Using Olioboard, I’m able to select reasonably priced style that is very desired among my target market. And even if it’s not on Olioboard, I can easily upload a phone pic of a thrift find or a deal I spot at Homegoods… and even better, now I can source on Pinterest what I’m looking for, and then add it to my Olioboard library (basically repining from Pinterest TO Olioboard. All of which is a HUGE time saver when trying to pull together a look for a client, a friend or family member, and even our home.

5. How have your clients reacted to Olioboard as a presentation tool?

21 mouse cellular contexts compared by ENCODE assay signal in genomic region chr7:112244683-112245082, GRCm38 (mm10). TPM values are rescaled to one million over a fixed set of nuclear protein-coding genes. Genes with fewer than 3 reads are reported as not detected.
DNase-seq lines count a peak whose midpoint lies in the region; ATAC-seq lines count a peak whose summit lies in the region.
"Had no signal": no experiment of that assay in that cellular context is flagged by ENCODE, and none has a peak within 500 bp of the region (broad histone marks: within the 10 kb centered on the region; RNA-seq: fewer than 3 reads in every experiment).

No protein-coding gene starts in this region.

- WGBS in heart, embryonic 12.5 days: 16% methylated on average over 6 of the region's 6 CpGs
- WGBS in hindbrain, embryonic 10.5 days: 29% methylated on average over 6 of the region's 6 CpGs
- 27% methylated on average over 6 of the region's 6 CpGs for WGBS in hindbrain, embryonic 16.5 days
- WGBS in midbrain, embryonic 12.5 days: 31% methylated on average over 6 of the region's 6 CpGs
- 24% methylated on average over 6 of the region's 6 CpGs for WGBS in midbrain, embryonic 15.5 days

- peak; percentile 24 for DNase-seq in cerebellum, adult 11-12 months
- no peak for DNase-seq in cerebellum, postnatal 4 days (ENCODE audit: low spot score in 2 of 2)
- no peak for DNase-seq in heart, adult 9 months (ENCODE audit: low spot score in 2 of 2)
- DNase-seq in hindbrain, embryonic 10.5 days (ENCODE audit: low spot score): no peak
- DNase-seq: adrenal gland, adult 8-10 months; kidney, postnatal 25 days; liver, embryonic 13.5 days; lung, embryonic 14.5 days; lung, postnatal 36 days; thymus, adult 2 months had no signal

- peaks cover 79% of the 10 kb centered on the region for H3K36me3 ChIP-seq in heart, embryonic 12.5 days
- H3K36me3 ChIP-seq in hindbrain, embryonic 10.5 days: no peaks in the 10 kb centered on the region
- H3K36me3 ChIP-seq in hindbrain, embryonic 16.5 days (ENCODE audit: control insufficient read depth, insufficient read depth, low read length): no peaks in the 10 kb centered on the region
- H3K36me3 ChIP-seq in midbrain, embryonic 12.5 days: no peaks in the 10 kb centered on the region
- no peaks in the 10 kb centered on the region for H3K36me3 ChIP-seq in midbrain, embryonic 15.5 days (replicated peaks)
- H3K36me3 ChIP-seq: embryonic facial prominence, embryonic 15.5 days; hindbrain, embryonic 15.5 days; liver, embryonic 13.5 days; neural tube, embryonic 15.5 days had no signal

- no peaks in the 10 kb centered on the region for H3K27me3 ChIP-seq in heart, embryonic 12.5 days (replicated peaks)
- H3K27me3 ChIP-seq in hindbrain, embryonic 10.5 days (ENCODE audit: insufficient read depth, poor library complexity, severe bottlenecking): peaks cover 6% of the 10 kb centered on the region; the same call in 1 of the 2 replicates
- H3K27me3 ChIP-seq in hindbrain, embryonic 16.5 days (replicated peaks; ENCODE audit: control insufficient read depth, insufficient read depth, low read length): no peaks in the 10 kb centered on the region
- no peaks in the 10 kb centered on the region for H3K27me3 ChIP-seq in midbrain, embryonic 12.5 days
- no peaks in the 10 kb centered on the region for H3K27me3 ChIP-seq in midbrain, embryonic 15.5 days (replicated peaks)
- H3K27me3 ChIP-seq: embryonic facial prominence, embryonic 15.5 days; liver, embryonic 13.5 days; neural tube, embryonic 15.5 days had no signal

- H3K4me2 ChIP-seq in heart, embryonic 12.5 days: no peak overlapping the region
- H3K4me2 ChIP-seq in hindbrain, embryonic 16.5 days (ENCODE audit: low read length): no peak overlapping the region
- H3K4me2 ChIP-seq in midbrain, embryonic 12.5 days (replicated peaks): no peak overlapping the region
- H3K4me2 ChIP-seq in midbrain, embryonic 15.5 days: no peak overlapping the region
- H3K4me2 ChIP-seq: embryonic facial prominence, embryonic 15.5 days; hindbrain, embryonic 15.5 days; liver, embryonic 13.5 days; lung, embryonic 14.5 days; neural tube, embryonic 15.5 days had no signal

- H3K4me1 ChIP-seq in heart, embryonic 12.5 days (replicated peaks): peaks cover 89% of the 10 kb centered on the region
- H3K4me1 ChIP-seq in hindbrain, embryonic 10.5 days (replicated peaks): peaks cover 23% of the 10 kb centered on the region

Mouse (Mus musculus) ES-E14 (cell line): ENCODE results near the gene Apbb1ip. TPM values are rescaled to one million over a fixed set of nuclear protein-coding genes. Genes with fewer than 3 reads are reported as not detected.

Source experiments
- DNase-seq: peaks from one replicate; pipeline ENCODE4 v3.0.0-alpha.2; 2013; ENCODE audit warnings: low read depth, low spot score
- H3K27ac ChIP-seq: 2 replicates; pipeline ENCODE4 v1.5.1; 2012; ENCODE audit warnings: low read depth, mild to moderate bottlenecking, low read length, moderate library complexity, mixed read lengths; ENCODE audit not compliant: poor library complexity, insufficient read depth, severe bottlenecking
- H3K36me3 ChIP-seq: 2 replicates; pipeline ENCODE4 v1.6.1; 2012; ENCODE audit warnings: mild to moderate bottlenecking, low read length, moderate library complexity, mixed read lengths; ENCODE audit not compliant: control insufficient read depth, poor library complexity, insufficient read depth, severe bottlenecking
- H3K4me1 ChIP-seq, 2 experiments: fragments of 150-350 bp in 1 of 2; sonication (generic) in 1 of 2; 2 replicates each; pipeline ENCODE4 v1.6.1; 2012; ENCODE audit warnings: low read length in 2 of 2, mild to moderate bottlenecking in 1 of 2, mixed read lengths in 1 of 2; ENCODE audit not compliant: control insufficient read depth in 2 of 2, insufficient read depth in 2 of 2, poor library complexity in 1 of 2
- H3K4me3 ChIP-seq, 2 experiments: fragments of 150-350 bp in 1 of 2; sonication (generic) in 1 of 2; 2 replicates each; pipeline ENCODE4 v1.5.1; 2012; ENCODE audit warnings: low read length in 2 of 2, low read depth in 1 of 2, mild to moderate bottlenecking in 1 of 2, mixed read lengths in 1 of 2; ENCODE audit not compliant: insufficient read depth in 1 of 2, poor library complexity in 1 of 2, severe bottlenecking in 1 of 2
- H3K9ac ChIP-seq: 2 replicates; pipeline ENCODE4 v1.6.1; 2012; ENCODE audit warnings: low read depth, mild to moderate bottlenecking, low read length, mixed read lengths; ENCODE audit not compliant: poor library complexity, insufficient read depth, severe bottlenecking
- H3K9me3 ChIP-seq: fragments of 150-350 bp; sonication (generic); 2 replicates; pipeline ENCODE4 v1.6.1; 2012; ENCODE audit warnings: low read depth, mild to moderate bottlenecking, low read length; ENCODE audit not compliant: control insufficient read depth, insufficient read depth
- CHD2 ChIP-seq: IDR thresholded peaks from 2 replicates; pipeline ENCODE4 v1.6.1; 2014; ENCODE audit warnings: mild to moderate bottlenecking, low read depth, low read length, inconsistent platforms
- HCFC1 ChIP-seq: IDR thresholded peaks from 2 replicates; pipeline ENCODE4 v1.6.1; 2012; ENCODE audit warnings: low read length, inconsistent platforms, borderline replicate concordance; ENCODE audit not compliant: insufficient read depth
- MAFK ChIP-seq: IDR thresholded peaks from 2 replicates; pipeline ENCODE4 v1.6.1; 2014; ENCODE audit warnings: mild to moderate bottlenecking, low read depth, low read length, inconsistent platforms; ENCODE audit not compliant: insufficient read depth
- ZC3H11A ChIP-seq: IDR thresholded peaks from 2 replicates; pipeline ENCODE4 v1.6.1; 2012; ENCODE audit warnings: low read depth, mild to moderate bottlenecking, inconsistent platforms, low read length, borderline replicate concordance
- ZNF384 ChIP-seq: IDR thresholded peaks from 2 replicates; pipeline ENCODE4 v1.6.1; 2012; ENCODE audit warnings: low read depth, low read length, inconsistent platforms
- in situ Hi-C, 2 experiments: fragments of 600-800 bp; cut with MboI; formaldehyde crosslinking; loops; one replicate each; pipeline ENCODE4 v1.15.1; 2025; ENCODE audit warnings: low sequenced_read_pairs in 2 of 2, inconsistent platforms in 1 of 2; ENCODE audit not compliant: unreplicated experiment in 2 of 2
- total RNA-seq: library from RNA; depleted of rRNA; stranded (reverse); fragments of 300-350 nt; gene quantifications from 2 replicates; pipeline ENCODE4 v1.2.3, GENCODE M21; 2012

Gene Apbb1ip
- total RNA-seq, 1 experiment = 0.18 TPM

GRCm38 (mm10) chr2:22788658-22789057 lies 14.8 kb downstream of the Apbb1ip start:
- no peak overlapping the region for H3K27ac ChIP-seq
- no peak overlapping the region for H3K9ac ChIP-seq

Besides emailing an Olioboard to a client to review a color, a sofa style, or a room design, I have also printed my 2D and 3D boards out onto cardstock, which makes for an easy and impressive presentation. Not everyone is a visual thinker – and that’s perfectly alright. Having an Olioboard on hand helps give clarity to the vision of a space. I like using both 2D first and then show the 3D of what the selected elements can look like in the space. And since I print it on paper, it’s very easy to make notes and adjustments. Showing an Olioboard itself online is also easy because the board can be enlarged, or make the necessary adjustments on the spot –  although I still prefer to print out the boards, and put them together in a nice black folder along with my business cards, project details, the budget and a contract. As tech savvy as some people are, I understand not everyone is. People like holding onto the printed Olioboard, especially if I leave them one.